Posts Tagged ‘review’

From the very beginning of Nick Murphy’s period thriller, it seems that the awakening of Florence Cathcart (a plucky yet vulnerable Rebecca Hall) has already taken place. An enlightened young woman by 1920s standards, she is (Cambridge) university educated, a scientist, a published author, an inferred atheist and, most shockingly of her time, wearer of trousers while barking orders at men.

A professional myth buster, exposing fraudulent mediums feeding off the fear and grief in the aftermath of the First World War and influenza pandemic, she is called upon to investigate reported ghost sightings at a mansion turned boarding school- having been the scene of a long forgotten murder of course. Not only does she have to battle the myth and superstition of the paranormal but the prejudices of an early 19th Century patriarchal society which she does with a single-minded fervour.

However, her hardest battle is with her own sanity, which she seems to lose as the film progresses. Through a series of unexplained events and drastic, violin screeching cut-tos , the director takes us through the supposed haunted passages of the house as well as the troubled mind of Florence. Aided by a supporting cast of physically and mentally scarred war veteran turned schoolmaster, Robert Mallory (Dominic West); matron and ardent fan of Florence’s work, Maud Hill (Imelda Staunton) and frightened child (Isaac Hempstead Wright), Florence closes her eyes tightly to her previously enlightened state and awakes in a world of apparitions, superstitions and acute awareness of her own loneliness. Ironically each character’s solitude and sadness draws them closer together but leaving them more mentally isolated.

The ending to the film is far less shocking than saddening. Reminiscent of other costume thrillers, the viewer is thrown a few red herrings before being treated to a retrospective glance at explanatory scenes. The truth, once exposed, is far more jarring than the  scattering of eerie moments throughout the last 100 minutes, showing that the evil perpetrated by the human mind and body is far more incomprehensible than any perceived spectral presence. This dissection and degradation of the human psyche  is certainly explored in the film but is lost in a supernatural fug of ghostly set ups and thriller-by-numbers moments. The paradox, however, is that both aspects could not sustain the film on their own. Once the real horrors are known, they resolve to be one and the same, showing us that however scared we are of the darkness of the truth, we still shut our mind’s eye tight, even though this makes the truth even darker.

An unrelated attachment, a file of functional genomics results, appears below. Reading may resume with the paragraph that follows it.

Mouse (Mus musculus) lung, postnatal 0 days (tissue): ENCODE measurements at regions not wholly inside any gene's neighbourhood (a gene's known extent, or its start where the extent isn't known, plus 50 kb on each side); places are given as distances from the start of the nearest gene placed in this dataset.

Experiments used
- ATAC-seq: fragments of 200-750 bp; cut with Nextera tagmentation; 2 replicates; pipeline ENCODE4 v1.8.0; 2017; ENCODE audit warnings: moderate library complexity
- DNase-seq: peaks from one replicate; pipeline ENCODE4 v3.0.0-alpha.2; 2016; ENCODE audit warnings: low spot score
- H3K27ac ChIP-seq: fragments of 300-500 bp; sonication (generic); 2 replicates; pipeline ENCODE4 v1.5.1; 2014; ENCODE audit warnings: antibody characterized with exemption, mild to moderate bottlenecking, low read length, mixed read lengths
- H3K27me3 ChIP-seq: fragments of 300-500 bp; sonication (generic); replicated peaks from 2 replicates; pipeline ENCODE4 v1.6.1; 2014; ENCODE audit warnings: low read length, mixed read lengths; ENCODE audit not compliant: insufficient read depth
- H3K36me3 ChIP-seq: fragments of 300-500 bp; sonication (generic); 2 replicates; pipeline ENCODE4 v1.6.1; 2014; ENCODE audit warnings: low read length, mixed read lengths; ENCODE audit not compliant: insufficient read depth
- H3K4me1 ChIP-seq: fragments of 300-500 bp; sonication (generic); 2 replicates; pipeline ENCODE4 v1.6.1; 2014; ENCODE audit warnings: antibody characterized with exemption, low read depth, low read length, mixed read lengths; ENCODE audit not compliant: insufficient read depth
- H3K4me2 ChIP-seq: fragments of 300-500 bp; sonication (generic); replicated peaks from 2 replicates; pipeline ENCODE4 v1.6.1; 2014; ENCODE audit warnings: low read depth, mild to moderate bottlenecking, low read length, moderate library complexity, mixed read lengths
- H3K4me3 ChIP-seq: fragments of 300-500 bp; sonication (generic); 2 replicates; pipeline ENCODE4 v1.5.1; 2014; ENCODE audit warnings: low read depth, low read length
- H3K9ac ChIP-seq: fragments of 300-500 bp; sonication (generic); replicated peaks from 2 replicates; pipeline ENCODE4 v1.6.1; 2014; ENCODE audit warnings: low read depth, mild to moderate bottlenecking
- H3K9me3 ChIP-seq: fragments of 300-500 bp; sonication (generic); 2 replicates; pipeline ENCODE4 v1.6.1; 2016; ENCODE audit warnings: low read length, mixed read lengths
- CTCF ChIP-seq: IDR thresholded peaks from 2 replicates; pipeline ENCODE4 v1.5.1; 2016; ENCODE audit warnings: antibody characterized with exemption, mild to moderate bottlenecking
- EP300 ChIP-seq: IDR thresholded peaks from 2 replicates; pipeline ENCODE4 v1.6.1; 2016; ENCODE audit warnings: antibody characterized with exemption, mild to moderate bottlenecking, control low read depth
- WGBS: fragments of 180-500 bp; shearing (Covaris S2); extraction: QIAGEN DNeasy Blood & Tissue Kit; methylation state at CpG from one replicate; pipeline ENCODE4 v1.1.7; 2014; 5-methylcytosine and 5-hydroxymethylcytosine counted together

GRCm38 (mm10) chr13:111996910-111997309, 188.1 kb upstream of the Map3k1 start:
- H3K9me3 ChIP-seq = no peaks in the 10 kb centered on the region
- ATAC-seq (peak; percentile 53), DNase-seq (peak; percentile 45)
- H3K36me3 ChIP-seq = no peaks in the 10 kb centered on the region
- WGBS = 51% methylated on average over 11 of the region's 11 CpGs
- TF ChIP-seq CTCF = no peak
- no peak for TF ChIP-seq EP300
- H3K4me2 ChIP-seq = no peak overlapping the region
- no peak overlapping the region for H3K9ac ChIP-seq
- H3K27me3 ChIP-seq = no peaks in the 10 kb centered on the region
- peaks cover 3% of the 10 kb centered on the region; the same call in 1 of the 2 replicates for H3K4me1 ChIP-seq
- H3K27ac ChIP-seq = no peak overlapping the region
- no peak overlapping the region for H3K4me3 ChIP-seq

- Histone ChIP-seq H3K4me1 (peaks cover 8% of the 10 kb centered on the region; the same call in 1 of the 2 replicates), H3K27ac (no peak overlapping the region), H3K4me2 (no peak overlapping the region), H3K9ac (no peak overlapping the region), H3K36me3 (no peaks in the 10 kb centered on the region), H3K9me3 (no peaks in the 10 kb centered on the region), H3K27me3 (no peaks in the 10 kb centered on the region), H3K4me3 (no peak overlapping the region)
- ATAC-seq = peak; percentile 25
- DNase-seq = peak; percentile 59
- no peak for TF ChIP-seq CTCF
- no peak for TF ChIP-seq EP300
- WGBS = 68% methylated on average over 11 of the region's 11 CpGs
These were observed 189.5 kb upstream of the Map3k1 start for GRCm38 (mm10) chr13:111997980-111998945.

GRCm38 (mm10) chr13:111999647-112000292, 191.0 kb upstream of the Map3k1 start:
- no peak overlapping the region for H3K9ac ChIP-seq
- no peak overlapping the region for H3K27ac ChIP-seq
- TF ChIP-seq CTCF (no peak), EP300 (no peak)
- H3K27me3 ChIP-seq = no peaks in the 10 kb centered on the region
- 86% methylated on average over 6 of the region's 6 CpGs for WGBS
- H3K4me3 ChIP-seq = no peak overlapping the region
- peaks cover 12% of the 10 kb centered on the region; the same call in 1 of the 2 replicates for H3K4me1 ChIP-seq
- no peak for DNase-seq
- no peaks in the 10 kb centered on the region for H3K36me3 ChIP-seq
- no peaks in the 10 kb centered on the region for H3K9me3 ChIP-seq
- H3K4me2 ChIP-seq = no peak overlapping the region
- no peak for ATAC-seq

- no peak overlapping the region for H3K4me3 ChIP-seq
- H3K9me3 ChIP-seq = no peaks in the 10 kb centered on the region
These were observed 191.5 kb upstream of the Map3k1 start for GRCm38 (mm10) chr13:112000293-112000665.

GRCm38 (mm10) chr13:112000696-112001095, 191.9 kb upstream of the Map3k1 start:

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”]Live at Sneaky Pete's, Edinburgh 2011“We’re not a big band,” said one half of Ugly Duckling’s MC taskforce, Andy Cooper, “We don’t have guitars, drums, basses, trombones or a full orchestra: only the skill of our DJ Young Einstein and some janky ass turntables”. Along with Dizzy Dustin, another master of wordplay, these three hip-hop aficionados were bigger than the sum of their parts and owned the stage as well as the crowd at the exclusive and intimate Sneaky Pete’s on a humid Halloween in the ancient city of Edinburgh.

UD's MC

Young Einstein at the janky ass decks

The gig warmed up with Young Einstein, sipping Irn-Bru, casually playing and mixing a couple of classic soul records, before the MCs meandered onto stage and started working the crowd. Backed up by the turntable wizardry and split-second timing of the DJ’s funky beats, the 2 MCs rapped an introduction to the gig before bullet-training into their set. Never have I seen a band with as much audience interaction on and off the stage: very shy and unassuming off it and brimming with bravado and confidence on it. The music makes them come alive and they bring the audience along with them.  The music certainly does that on its own anyway, being full of witty, fresh lyrics and saturated with South American funky rhythms.

MC powerhouse

Dizzy Dustin: The Man in Black with the bottle of Jack

Hip-hop like this is very accessible, if only people would open their ears and discover the untapped genius of Ugly Duckling. There is no whiff of negativity in any of their songs: nothing about guns, ‘ho’s, beeyatches, or anything “Gangsta” related.  The unveiling of Einstein’s chunky jewellery is a major event in the show, leading into Eye on the Gold Chain satirising the bling-bling decadence of some of the rap industry’s main proponents. Another highlight is when a willing young lady is plucked from the audience to be subjected to a rendition of Pick Up Line.  Lesser known songs from their recently released LP, Moving at Breakneck Speed are just as enthusiastically received by the fervent crowd, even singing along to the chorus of Elevation.

MC in abundance

Andy Cooper: the MC who packs a punch

With Ugly Duckling, you are guaranteed a jumping night out with a skilled bunch of audience baiters. My only complaint was that I never wanted their set to finish, but I wouldn’t begrudge them a rest after almost an hour and a half of non-stop grooving and hand swaying. Afterwards, they were more than happy to spend time talking with fans, their soft spoken and seemingly sheepish nature incongruous with their onstage presence. Surely they should have had more arrogance and swagger after a performance like that.  I am, however, glad to see that one of the hardest working bands in hip-hop not succumbing to the deserved adulation of their dedicated fans.

Click here for the official Ugly Duckling website